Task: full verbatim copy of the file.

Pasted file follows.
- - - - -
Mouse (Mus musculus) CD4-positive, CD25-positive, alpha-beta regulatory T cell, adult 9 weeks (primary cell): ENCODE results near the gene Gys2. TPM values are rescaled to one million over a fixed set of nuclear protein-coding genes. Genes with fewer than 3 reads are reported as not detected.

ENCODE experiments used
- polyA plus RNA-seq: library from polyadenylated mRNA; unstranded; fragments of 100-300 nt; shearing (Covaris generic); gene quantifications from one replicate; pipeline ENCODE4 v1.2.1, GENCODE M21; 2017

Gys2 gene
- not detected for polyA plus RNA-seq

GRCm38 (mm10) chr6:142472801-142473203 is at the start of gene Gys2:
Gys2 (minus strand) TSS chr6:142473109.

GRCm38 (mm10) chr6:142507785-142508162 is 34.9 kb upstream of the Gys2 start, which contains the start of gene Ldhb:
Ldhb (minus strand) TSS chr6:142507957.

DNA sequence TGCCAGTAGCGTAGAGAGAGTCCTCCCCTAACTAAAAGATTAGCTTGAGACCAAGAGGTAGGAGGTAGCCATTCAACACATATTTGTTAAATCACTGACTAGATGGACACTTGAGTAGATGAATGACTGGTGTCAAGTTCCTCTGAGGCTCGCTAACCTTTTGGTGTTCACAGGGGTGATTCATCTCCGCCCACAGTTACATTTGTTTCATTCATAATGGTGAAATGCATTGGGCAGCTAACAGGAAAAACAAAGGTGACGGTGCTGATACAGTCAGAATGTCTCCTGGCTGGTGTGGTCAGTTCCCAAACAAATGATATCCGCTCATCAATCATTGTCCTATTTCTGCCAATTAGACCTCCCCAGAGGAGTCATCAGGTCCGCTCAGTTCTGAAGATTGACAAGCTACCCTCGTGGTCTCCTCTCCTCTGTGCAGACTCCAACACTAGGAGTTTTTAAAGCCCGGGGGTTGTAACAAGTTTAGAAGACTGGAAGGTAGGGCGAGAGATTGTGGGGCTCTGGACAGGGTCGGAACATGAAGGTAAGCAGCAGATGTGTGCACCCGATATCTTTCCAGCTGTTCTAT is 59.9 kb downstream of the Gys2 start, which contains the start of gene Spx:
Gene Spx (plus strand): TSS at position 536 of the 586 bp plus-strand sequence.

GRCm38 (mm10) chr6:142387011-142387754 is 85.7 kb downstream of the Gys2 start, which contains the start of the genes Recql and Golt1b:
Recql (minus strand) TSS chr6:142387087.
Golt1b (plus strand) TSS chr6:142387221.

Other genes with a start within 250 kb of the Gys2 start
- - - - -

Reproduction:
Mouse (Mus musculus) CD4-positive, CD25-positive, alpha-beta regulatory T cell, adult 9 weeks (primary cell): ENCODE results near the gene Gys2. TPM values are rescaled to one million over a fixed set of nuclear protein-coding genes. Genes with fewer than 3 reads are reported as not detected.

ENCODE experiments used
- polyA plus RNA-seq: library from polyadenylated mRNA; unstranded; fragments of 100-300 nt; shearing (Covaris generic); gene quantifications from one replicate; pipeline ENCODE4 v1.2.1, GENCODE M21; 2017

Gys2 gene
- not detected for polyA plus RNA-seq

GRCm38 (mm10) chr6:142472801-142473203 is at the start of gene Gys2:
Gys2 (minus strand) TSS chr6:142473109.

GRCm38 (mm10) chr6:142507785-142508162 is 34.9 kb upstream of the Gys2 start, which contains the start of gene Ldhb:
Ldhb (minus strand) TSS chr6:142507957.

DNA sequence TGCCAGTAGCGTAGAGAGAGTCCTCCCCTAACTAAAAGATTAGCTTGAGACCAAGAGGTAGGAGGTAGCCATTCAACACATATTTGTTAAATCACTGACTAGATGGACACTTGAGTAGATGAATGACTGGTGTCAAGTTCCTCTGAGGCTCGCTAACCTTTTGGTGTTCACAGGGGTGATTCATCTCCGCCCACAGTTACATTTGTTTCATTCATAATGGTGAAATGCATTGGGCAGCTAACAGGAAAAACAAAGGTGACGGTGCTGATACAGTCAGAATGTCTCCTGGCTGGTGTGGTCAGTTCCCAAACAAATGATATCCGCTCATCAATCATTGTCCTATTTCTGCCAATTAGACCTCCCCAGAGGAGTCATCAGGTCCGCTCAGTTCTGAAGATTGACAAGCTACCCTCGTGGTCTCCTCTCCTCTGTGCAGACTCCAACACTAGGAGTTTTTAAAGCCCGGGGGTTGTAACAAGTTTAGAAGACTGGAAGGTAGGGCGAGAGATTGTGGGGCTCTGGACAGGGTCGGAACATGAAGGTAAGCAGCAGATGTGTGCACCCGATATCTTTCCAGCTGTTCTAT is 59.9 kb downstream of the Gys2 start, which contains the start of gene Spx:
Gene Spx (plus strand): TSS at position 536 of the 586 bp plus-strand sequence.

GRCm38 (mm10) chr6:142387011-142387754 is 85.7 kb downstream of the Gys2 start, which contains the start of the genes Recql and Golt1b:
Recql (minus strand) TSS chr6:142387087.
Golt1b (plus strand) TSS chr6:142387221.

Other genes with a start within 250 kb of the Gys2 start